The first thing we notice is the brilliant clarity that gives the bright golden glow even more appeal. Well carbonated too, dozens of bubble streams rise to form the big three finger head which is maintained nicely. Eventually receding to a thick blanket with plenty of lacing being shed. Quite yeasty on the nose. Very musty and earthy with a pinch of peppery spice coming through. We also get plenty of cereal grains, oak, straw, freshly cut timber, white grapes and a faint hint of citric funk to fill it out. Essentially a very dry aroma with lots of earthy and woody notes. Not bad. Fairly well carbonated in the mouth. A slight astringency from the 8.5% ABV is felt but in essence it’s somewhat light on and sparkly. Very similar to champagne or cider in texture and acidity. Good transition from aroma to palate as the flavour profile literally mirrors the perfumes. Initially it’s dry, musty and woody but with a hint of sweet malt and yeasty funk that forms midway. A suggestion of peppery spice and white grapes develop before an earthy finish rounds out this really interesting beer. We absolutely love how the Europeans can brew such complex beers while keeping them so light and clear. We’re still only relatively new to this style but to us it feels as if this is a very traditional version of a Biere De Garde. To sum up, we really liked it. It’s great to try new world versions but sometimes it’s even better to go back to the traditional styles every now and then.
“A very European styled, barrel aged amber beer. Baed on our Lapin and then barrel aged for 6 months in an ex-port barrel. The barrel still contained about 30 litres of port lees, so this beer has developed some vines complexities, the ageing has soften the hops, and whilst starting a beautiful amber colour at the top, the beer becomes redder and more vines towards the end.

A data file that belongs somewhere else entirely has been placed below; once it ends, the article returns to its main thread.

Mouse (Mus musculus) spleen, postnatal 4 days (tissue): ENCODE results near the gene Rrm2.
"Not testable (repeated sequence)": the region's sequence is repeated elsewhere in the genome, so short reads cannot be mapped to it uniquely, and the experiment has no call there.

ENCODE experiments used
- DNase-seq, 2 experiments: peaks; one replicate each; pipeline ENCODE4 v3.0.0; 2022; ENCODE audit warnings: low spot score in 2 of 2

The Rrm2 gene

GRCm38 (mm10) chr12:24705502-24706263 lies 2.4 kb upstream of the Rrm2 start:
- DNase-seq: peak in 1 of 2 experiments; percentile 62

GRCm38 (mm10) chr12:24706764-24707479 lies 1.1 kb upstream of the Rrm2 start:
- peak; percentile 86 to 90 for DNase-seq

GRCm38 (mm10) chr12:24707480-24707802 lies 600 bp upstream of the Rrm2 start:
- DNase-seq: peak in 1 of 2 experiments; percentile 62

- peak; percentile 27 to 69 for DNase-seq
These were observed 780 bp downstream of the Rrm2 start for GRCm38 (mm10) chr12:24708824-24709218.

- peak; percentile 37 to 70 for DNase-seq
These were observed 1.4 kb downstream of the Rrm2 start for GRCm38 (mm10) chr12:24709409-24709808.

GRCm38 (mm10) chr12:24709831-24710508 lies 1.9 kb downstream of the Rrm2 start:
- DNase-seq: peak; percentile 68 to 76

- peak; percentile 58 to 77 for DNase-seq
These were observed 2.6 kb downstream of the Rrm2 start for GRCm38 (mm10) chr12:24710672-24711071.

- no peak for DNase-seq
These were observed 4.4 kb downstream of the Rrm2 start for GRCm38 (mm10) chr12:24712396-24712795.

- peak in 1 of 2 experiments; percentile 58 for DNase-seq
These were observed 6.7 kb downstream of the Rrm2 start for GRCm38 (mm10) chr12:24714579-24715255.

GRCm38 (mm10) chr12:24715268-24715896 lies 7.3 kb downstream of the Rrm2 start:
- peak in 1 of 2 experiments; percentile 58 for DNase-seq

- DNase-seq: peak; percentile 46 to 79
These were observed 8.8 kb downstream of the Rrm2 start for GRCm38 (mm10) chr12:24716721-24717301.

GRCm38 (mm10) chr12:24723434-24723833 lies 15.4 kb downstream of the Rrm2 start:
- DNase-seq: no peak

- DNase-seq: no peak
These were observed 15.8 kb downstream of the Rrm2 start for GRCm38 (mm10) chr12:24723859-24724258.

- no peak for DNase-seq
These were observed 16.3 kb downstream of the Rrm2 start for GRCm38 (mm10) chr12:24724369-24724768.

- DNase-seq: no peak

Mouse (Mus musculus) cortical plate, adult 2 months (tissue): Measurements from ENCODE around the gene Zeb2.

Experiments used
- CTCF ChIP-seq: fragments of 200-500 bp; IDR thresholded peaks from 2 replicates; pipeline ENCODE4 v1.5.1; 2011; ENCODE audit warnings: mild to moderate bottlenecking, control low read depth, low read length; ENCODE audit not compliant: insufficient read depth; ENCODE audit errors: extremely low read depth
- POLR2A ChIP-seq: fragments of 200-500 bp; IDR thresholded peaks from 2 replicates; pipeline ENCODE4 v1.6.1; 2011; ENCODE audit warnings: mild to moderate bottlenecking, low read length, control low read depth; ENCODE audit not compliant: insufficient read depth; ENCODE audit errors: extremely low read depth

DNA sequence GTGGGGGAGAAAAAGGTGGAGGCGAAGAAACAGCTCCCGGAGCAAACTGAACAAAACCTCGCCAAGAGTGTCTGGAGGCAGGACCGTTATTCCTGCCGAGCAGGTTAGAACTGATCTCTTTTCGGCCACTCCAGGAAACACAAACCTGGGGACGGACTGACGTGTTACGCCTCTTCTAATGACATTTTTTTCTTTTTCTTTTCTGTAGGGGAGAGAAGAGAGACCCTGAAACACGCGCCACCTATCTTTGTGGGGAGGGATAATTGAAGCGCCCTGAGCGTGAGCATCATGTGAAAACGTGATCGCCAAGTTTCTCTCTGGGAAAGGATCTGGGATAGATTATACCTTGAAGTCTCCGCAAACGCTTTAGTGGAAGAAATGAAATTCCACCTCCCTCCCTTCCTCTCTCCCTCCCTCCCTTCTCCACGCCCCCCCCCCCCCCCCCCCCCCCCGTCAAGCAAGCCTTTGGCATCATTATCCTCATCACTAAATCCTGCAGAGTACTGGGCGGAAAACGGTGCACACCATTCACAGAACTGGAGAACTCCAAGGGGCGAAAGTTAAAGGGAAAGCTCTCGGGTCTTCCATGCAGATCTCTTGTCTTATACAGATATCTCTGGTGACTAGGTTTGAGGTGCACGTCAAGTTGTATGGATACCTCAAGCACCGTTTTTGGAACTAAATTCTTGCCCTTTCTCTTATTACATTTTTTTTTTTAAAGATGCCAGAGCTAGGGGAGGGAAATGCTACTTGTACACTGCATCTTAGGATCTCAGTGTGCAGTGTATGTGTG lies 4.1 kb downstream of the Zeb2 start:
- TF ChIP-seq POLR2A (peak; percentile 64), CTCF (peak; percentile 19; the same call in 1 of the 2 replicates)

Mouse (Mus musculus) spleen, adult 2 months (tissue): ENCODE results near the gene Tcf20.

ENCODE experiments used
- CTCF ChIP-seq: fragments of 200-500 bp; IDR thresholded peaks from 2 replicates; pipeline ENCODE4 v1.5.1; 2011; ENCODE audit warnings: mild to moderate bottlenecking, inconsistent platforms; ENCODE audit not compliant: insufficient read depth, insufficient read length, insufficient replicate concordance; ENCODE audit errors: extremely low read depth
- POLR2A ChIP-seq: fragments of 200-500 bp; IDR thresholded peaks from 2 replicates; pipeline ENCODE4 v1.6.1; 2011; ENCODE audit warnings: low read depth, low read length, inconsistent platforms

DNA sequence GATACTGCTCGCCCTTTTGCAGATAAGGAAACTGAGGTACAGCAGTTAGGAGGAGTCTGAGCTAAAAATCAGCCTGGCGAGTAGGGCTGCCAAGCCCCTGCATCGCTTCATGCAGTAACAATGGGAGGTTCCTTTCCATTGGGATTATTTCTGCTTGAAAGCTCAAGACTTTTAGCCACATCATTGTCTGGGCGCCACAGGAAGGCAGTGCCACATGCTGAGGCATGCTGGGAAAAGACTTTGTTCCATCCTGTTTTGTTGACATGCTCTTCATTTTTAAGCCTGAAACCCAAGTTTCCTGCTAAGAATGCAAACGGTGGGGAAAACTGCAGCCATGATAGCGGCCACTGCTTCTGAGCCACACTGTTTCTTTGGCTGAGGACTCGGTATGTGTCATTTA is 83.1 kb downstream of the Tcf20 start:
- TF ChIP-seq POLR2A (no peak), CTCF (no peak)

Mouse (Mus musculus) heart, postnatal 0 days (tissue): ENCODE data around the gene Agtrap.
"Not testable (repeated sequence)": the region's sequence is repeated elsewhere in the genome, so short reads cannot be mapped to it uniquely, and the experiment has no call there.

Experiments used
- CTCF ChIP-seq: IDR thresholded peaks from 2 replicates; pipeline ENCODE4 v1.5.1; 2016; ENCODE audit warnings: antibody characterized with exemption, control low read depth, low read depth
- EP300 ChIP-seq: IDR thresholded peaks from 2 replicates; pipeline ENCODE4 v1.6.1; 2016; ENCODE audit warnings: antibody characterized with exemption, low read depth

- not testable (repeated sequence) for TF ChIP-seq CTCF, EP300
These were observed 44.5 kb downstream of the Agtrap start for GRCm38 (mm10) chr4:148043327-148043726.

For lovers of farmhouse beers, we can confidently say that this in one of the most beautiful beers you will ever have.”
Before we start this review we just have to say how cool this bottle is. Very regal-looking and somewhat styled on the chimney shaped bottle of the Crown Ambassador. Once we toiled through the removal of the wax cap we served it in to a beer tulip. It pours to a bright amber, almost bronze tone with excellent clarity. An effervescent two and a half finger head forms before reducing to a thin film over the top. Not a great deal of lacing but enough to leave a few trails. The aroma is quite unique, very floral with a kind of rosé quality to it. Hibiscus and elderflower as well as roses spring to mind. We also detect a tangy accent in here too but not of the citric type it’s more like a delicate cherry tartness. Kind of dry and woody too with a hint of oak coming through. A little spicy, a little cidery. A certain complexity to it that’s for sure. In the mouth it offers a slightly dry texture. Light on with less Co2 than we were expecting. A subtle astringency forms midway, similar to an ABV (6%) burn but in this case more like how tannins feel in a wine. An effect we’re sure they achieved from the barrel aging process. The palate is just as complex as the aroma. Very floral, tangy, a little phenolic and a touch of spice to boot. We like how the sweet rosé-like flavours are balanced by this slightly tart cherry character. A subtle touch of oak develops late delivering a dry and well drawn out finish. Extremely distinctive beer this one. Different to all the other BDG’s we’ve tried. Really complex and would actually go well as an appertif or as a dessert beer. We’re pleasantly surprised.
This is another crack at this american brewery who only brew saisons. The last one we had was bloody average so we hope this is better. We do know it’s a Biere de Garde. This one in particular has no story or info for us but we do know that it is brewed with honeysuckle, hyssop and heather?? Hmmm. We head online to ratebeer.com and we find out that it’s brewed with rye and spelt. Poured into a tulip we see an nice copper, dark golden colour, with virtually no head at all that lasts. There is some carbonation here. Again we get a sniff of mild Belgian yeasts used, almost champagne or cider like. First sip elicits a far stronger alcohol hit and more sweetness on the palate. Doughy malts, and some floral fruity esters, as well as a touch of spice from the rye presist on the palate. Quite balanced and smooth really given the 6.4% alc vol. As we drink this beer it loses all carbonation and it’s like its flat. Has an oily or liquor like appearance to it. By the end, we have actually fallen for this brew. We like the herbal or floral aromas, mixed with the yeasty or dough like malts. It’s damn smooth as it combines and slides down the gullet. We can’t say we have eaten heather, hyssop or honeysuckle but it sounds great. Overall, quite quaffable indeed.